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Books We Loved

'Does God Play Dice', by Ian Stewart

A rat with a Dice

What use is Maths? Mathematicians are other-worldly beings. They think about problems that have little link to reality, just for the sake of it. What we need are practical people. Forget all that pure maths and go solve some real problems. Join the real-world. You need to be goal-directed to do any good.

What Garbage!

'Does God Play Dice' is about the New Mathematics of Chaos. Chaos Theory is one of the more revolutionary branches of mathematics to have been developed in the 20th-century. Ian Stewart uses it to answer Einstein's famous question, "Does God Play Dice?" Is there complete randomness underlying the way the universe works, as the current interpretations of Quantum Mechanics requires, or is everything 'deterministic'. In other words, suppose it was possible to know everything about the current state of the universe down to every last sub-atomic particle. Could you then use the information (if you were a sufficiently powerful Deity, of course) to predict future states of the Universe, or would there be unpredictable randomness involved. Does it all follow as if like clockwork, or does the unknowable toss of a dice partly decide what happens next?

The book also shows that Chaos Theory is an excellent example of the way apparently esoteric mathematics can lead to very practical and originally unforeseen economic benefits. The story is one of a wide variety of scientists, Physicists, Meteorologists, Astronomers, Chemists and more, each attacking their own problems, capturing glimpses of the bigger mathematical picture beneath...until eventually the time is right. The Mathematicians link it all together and out of chaos comes both a beautiful mathematical theory and a deeper understanding of everything from measles epidemics and the limits of weather forecasting, through how to manufacture good springs and design intelligent heart pacemakers, and even how to send probes out into the solar system with minimal fuel. Oh and a plausible answer to whether God plays dice or not, which whether right or not will certainly give you a deeper understanding of how the universe works.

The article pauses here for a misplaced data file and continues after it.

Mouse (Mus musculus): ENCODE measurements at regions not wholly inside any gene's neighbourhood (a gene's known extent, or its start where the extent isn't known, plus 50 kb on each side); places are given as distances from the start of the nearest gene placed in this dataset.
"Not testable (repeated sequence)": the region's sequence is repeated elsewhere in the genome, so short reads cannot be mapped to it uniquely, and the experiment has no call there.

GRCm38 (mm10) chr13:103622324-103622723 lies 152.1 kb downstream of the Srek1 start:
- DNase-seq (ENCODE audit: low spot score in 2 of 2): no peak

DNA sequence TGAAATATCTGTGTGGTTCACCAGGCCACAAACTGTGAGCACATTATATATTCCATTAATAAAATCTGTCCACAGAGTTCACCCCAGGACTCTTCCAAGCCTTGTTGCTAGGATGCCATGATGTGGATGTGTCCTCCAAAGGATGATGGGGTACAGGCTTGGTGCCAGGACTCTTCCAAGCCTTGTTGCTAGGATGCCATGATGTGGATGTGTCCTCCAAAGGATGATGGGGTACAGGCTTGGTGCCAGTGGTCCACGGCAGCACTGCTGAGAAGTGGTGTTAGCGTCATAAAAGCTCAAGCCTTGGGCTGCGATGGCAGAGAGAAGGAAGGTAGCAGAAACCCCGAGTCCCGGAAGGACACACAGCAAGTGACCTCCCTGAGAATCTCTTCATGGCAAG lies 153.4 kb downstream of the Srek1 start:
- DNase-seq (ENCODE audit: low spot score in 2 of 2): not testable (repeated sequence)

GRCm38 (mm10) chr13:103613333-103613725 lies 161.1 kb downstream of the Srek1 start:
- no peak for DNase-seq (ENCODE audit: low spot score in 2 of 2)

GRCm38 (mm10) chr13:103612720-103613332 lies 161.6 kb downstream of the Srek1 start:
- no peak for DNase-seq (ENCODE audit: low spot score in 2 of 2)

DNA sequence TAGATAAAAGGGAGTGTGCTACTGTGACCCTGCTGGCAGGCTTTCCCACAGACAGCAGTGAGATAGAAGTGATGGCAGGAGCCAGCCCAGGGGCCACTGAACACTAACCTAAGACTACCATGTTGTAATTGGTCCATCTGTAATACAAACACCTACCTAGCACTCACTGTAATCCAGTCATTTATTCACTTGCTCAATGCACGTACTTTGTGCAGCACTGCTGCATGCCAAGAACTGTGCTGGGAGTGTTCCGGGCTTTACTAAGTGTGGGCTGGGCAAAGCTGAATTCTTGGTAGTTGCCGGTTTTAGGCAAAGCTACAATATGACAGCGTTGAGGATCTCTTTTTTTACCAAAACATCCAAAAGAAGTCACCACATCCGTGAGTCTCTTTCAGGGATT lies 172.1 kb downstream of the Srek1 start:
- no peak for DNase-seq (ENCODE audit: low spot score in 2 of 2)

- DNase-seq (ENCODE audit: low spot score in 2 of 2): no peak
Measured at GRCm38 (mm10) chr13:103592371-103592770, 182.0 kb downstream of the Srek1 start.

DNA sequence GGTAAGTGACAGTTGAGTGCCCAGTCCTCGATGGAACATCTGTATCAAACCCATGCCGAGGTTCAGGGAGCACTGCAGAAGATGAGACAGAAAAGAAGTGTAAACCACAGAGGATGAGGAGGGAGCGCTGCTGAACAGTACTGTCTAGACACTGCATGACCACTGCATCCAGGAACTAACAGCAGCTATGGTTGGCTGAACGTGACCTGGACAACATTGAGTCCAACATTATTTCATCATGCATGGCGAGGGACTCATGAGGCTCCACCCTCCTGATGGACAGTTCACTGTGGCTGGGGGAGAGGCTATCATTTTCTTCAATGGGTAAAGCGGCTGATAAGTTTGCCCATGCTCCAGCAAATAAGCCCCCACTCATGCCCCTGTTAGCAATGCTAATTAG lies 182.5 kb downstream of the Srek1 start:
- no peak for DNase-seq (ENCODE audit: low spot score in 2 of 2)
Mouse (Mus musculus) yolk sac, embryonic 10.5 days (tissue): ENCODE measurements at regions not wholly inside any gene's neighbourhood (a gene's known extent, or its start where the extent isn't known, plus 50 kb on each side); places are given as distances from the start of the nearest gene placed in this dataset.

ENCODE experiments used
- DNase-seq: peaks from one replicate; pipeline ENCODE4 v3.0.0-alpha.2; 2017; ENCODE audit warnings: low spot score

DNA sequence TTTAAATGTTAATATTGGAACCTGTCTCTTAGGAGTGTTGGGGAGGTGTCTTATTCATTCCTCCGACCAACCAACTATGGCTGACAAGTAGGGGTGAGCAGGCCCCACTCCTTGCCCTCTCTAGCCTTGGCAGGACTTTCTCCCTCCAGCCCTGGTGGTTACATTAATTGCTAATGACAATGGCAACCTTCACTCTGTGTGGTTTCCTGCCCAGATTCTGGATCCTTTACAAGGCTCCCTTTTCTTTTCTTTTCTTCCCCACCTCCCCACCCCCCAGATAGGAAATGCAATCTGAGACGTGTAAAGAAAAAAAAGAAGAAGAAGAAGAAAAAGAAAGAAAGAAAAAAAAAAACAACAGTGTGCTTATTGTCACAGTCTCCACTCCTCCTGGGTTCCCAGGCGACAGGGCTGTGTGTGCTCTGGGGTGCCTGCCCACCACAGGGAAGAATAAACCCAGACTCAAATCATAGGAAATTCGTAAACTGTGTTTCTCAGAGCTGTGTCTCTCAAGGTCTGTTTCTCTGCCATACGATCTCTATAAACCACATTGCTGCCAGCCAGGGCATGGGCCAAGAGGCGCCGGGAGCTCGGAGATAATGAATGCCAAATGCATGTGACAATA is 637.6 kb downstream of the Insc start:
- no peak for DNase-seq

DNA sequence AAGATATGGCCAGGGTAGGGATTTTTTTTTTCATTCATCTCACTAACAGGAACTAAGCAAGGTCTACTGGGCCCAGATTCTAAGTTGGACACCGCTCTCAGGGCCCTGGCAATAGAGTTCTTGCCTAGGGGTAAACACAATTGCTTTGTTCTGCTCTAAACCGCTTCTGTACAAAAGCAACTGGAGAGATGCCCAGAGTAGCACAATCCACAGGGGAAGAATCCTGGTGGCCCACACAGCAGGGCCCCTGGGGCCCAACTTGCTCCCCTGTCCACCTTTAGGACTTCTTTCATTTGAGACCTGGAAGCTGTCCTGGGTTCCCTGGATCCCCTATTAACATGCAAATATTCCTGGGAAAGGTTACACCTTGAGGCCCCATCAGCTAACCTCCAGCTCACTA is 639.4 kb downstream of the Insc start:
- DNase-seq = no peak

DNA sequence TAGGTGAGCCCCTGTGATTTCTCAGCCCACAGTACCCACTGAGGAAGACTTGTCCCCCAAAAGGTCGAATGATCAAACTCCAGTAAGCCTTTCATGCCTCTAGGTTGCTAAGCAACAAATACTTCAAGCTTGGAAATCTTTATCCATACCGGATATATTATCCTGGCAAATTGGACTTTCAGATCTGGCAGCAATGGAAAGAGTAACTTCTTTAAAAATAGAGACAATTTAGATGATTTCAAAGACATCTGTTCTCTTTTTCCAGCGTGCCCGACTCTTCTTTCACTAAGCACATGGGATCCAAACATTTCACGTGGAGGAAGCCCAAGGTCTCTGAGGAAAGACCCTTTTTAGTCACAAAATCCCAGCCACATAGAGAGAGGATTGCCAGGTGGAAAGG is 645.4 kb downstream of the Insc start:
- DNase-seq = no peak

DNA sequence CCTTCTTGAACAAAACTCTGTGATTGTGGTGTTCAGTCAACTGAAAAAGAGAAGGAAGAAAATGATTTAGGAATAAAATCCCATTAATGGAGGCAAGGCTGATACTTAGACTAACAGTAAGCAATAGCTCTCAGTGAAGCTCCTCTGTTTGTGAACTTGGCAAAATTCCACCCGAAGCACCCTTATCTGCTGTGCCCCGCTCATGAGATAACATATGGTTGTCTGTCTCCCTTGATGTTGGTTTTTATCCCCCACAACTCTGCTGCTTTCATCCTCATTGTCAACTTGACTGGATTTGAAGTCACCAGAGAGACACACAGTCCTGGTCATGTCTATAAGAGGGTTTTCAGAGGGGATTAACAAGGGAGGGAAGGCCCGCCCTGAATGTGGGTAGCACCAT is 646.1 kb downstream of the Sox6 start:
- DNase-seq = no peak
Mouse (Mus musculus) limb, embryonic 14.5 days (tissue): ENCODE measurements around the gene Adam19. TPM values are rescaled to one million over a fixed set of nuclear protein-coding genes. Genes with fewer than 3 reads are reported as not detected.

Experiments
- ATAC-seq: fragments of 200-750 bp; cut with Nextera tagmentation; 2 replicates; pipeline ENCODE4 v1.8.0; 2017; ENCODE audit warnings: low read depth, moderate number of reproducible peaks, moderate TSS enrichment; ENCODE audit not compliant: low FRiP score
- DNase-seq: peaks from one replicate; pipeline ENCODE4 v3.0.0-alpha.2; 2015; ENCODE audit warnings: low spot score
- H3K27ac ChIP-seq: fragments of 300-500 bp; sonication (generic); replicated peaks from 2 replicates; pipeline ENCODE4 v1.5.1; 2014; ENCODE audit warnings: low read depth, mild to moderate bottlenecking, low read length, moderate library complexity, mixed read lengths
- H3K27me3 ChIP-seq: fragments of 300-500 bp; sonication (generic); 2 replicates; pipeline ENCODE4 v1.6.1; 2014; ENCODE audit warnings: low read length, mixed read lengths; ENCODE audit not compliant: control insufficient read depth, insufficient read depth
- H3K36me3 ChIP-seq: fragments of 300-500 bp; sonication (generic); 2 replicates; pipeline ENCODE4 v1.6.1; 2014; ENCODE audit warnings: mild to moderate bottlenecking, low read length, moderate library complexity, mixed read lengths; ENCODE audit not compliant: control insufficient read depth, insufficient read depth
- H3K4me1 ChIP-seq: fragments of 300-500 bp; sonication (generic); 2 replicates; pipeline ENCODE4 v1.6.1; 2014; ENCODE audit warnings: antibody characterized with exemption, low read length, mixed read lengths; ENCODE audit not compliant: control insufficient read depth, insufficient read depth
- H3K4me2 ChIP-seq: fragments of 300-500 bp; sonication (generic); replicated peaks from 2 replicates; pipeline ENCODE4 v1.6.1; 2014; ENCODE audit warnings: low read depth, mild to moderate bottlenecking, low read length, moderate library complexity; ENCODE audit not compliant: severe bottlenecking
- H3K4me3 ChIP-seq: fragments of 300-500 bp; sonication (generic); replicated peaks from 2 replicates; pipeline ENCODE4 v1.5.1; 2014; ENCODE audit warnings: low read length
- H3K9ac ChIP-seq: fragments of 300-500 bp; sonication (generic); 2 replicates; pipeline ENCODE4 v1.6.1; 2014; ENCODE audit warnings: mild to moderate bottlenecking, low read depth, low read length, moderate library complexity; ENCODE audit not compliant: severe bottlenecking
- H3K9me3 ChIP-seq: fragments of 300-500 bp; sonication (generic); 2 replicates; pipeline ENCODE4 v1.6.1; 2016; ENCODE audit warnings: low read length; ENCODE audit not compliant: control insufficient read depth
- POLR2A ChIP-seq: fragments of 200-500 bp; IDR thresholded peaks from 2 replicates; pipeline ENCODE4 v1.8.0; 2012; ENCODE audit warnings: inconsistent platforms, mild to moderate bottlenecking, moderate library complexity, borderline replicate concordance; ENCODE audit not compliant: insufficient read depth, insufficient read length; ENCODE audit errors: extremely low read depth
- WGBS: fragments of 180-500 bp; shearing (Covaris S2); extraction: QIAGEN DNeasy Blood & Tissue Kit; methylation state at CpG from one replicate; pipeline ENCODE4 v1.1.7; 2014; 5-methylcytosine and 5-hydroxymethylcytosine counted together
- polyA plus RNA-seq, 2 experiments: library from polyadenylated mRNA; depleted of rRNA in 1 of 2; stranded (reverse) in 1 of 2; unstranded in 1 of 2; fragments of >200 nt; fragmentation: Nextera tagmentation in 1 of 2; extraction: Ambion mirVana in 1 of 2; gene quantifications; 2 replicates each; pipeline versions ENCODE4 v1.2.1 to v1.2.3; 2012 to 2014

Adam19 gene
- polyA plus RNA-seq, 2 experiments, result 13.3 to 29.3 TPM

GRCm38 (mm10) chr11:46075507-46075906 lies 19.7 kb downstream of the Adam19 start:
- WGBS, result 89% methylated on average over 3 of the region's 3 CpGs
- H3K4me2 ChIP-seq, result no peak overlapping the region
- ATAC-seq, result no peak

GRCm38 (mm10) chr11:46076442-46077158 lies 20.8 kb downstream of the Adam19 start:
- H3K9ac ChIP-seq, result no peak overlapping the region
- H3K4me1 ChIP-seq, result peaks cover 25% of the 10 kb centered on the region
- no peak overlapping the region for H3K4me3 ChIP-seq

Along the way there is lots for a budding computer scientist to think about, from the applications of Chaos in efficiently creating realistic images of nature to the limits of computer simulation in modelling reality.

Ian Stewart tells the story brilliantly, putting fun twists on the explanations of the mathematics in a way that keeps you wanting to turn the pages. The book does delve fairly deeply into the mathematics in places, though, so needs concentration at times to fully follow the plot. It is more than worth the effort though. You will catch a glimpse of how beautiful mathematics can be, and how awe-inspiring reality really is.